The Nine Network has a publicity problem. Its image is being battered by poor ratings and by an aggressive and misleading PR campaign. But this morning there seems to have been a fightback in the Sydney Morning Herald with an article by David Dale that will almost certainly bring a counter reaction because of its awful accuracy.

It has a near classic headline: Nine wakes up to harsh reality and contains the classic opening lines:

“When he was press secretary of the then NSW Premier, Neville Wran, David Hurley created an immortal quote about a particular political embarrassment. We’re eating a turd sandwich on this one and we’re gonna have to say it’s yummy.

“Nowawdays as director of corporate affairs for Channel Nine, Mr Hurley wakes up every day to a hamper of turd sandwiches. He is due for another one this morning when audience totals for last week are released”.

The short article by Dale, a former editor of The Bulletin and senior journalist for Fairfax (with memory obviously of Hurley’s rough days as Nifty Wran’s flack catcher and abuse deliverer) then goes on to detail a number of Nine’s programming difficulties, such as Starstruck, Today Tonight, Sydney News and Joey. Surprisingly, he failed to mention the most expensive sandwich, the revamped Today show.

Dale goes on to say that Nine “distracts attention” from its current failings by emphasising “other’s misfortunes”, such as pointing out that Ten was “a distant third”. Well, yes it is, so that’s not a bad thing to point out. All’s fair in love, war and TV PR (and media spin).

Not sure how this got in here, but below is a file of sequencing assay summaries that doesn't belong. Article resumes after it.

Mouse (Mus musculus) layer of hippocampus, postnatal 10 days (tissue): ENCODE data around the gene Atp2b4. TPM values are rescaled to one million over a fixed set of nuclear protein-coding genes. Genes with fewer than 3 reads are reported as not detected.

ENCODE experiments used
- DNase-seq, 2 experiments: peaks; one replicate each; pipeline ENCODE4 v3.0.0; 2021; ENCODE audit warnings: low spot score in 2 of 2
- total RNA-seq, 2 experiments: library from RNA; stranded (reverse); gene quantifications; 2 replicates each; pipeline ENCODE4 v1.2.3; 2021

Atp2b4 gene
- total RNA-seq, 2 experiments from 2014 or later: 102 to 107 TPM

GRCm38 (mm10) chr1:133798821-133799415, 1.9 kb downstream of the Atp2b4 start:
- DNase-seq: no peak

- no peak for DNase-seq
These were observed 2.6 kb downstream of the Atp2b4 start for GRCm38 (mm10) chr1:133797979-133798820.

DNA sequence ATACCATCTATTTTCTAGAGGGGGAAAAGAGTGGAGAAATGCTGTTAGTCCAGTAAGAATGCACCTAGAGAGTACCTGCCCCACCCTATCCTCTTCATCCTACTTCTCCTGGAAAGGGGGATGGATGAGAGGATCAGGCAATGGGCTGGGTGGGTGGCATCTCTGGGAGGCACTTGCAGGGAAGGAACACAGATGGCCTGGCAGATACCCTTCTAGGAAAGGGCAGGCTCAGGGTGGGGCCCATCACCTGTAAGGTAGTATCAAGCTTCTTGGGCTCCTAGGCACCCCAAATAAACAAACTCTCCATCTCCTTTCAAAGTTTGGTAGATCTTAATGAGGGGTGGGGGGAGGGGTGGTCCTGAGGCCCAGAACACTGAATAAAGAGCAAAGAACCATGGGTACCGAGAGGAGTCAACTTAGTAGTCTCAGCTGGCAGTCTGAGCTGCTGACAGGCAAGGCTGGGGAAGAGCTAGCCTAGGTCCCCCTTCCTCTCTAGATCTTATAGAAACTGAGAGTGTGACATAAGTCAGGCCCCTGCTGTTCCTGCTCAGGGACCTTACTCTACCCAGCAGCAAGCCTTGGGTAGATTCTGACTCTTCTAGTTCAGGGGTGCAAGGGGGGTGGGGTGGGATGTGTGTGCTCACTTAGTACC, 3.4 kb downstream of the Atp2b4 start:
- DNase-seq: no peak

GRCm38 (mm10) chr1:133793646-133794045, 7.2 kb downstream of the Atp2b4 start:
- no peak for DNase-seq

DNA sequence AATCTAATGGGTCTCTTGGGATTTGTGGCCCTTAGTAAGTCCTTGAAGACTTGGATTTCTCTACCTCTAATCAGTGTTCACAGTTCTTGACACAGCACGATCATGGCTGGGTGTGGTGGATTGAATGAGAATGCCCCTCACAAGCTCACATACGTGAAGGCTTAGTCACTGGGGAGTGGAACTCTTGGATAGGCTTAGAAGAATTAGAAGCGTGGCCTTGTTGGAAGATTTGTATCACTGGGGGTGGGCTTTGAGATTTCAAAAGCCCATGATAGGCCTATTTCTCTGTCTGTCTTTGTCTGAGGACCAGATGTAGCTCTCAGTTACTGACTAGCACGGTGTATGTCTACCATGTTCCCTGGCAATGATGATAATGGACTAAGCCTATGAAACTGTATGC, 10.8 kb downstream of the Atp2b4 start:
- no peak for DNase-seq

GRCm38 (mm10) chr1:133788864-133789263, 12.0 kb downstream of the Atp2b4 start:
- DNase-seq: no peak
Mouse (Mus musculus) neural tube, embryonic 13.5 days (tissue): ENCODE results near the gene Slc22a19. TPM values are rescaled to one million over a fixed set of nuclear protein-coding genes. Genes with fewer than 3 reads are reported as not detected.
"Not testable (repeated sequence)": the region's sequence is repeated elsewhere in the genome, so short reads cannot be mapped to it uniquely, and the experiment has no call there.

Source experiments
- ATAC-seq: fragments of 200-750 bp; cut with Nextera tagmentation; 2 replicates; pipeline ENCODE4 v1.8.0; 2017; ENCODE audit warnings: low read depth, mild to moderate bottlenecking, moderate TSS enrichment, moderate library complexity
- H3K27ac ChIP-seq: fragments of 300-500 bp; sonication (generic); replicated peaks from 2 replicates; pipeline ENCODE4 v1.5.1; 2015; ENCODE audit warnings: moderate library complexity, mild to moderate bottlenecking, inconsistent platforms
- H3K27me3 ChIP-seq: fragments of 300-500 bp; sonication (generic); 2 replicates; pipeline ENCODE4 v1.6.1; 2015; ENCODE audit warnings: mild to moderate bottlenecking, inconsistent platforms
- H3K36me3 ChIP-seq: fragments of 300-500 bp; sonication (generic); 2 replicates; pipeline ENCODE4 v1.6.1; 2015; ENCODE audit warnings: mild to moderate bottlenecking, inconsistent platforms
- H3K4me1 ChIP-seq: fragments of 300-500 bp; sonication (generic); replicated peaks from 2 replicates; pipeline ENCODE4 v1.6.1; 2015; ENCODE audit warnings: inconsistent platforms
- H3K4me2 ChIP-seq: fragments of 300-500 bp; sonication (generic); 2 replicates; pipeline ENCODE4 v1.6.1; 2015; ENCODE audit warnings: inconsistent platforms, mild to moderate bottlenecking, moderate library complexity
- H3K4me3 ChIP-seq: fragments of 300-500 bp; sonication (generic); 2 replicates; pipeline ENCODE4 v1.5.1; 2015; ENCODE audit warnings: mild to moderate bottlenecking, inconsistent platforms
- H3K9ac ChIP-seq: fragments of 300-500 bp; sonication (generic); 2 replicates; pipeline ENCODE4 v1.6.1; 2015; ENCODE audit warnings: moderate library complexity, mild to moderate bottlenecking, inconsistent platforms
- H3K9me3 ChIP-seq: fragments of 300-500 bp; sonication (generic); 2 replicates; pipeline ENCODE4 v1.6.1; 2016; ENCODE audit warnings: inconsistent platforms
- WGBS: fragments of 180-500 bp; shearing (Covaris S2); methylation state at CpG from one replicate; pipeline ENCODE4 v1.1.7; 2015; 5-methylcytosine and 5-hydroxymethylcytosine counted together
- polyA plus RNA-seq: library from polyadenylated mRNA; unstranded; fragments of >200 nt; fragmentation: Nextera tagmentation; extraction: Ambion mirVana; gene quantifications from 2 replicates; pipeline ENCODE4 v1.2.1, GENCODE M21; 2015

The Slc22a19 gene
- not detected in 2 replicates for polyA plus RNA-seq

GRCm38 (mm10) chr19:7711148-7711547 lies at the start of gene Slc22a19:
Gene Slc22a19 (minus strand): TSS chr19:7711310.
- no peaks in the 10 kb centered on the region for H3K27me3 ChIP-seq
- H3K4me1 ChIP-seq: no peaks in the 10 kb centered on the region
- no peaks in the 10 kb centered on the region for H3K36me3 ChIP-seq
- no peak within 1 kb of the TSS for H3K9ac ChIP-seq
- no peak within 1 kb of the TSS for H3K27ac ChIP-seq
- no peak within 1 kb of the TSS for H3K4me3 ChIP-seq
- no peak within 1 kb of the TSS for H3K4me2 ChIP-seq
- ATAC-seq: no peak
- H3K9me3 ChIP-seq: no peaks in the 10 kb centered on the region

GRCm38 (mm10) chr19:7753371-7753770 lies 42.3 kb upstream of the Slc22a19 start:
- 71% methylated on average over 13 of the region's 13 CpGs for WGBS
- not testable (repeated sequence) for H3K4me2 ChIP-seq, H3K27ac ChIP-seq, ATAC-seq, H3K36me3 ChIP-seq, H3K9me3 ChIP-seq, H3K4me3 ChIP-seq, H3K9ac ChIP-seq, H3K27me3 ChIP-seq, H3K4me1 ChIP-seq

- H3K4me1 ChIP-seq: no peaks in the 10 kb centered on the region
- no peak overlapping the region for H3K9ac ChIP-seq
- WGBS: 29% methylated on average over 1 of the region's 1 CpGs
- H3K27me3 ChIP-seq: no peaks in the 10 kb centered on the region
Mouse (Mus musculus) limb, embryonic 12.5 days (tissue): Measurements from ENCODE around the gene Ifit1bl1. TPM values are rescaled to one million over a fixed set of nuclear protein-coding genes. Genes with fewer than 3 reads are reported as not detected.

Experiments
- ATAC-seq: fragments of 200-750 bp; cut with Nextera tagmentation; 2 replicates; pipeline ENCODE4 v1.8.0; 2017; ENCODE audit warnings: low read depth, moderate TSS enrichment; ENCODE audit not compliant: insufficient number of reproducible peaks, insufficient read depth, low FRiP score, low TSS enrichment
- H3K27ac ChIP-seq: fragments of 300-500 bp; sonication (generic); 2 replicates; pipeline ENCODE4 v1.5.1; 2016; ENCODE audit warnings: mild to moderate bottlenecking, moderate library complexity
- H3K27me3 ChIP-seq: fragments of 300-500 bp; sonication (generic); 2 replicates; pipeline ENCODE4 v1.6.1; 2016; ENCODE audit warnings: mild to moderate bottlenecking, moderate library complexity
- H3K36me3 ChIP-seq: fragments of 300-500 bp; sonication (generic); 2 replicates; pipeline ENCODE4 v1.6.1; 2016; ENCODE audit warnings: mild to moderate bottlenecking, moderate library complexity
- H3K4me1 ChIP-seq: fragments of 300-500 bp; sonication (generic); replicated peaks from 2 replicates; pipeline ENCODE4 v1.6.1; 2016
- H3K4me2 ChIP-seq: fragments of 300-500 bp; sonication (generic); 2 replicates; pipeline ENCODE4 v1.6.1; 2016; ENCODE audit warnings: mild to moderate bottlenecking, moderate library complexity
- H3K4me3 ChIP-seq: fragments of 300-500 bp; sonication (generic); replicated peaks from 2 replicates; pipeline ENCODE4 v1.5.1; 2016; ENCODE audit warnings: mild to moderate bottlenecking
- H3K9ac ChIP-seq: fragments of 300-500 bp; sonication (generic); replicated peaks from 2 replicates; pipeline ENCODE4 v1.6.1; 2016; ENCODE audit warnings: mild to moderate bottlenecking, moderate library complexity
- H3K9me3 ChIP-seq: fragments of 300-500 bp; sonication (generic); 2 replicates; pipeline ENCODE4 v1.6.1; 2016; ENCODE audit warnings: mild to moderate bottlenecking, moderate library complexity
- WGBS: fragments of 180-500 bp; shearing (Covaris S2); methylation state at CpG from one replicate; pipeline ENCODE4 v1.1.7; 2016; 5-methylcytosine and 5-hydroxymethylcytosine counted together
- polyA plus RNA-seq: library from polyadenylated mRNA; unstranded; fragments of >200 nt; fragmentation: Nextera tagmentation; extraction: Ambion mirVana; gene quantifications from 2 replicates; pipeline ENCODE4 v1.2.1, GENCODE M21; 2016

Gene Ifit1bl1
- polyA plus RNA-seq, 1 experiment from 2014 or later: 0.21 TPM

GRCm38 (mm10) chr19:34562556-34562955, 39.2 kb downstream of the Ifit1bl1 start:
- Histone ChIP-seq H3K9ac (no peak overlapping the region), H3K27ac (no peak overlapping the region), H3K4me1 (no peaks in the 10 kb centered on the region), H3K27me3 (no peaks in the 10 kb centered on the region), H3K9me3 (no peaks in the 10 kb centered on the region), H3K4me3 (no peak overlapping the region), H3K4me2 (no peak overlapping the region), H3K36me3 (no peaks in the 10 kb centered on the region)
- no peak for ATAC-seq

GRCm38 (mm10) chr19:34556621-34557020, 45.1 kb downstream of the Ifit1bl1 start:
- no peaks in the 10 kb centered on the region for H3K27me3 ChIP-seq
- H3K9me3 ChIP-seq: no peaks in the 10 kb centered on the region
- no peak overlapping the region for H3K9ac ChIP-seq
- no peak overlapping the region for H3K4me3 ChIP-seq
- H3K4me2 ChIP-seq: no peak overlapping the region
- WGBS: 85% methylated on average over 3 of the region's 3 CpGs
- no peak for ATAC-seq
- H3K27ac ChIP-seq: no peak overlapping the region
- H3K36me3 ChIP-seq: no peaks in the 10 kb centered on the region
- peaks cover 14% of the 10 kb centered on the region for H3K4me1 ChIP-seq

The last paragraph reads:

“This morning’s sandwich may not smell quite so bad, as Nine and Seven seem to be neck and neck, but no amount of sauce is going to help Nine’s boss, Kerry Packer, enjoy the taste”.

That’s quite a declaration from Dale and the SMH (Dale was sacked by Kerry Packer from The Bulletin after running for a second time the now legendary Australia’s 100 most appalling people list).

But Dale had a point about the misleading and distracting PR coming from Nine. In what is now quite typical of Nine’s spin is the completely misleading way it is selling itself at the moment, was this gem from its PR department on Sunday. It’s about its performance last week:

NINE’S CLEAN SWEEP – WINS NATIONALLY, ON THE EAST COAST, IN 16-39s AND 25-54s

In a highly competitive week, official OZTAM figures released today show Nine has claimed victory with a 28.4 per cent share of Total People (6pm – midnight) in the fourth week of official ratings for 2005. Ten was a distant third and 7.0 points off the winning pace with 21.4 while Seven had 28.4.

Did you read that carefully, the real story is that Seven and Nine tied for top spot in the network battle last week with a 28.4% share.

Nine didn’t win, nor did Seven. It was a tie. A tie is not a win. And Nine didn’t have a East Coast win either, it lost to Seven in Sydney. Nine might claim that it had an East Coast win in 16 to 30 and 25 to 54 demographics, but it goes on to claim ‘victory’. You can’t claim victory when you tie.The prize is shared.

This is symptomatic of the approach the Nine PR machine has at the moment, hectoring phone calls, SMS messages and emails written in response to articles that have pointed to Nine’s problems or the success of Seven in particular.

TV writers on other papers have received the treatment. It is not nice, it is silly and it demeans the people doing it.

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Peter Fray
Peter Fray
Editor-in-chief of Crikey
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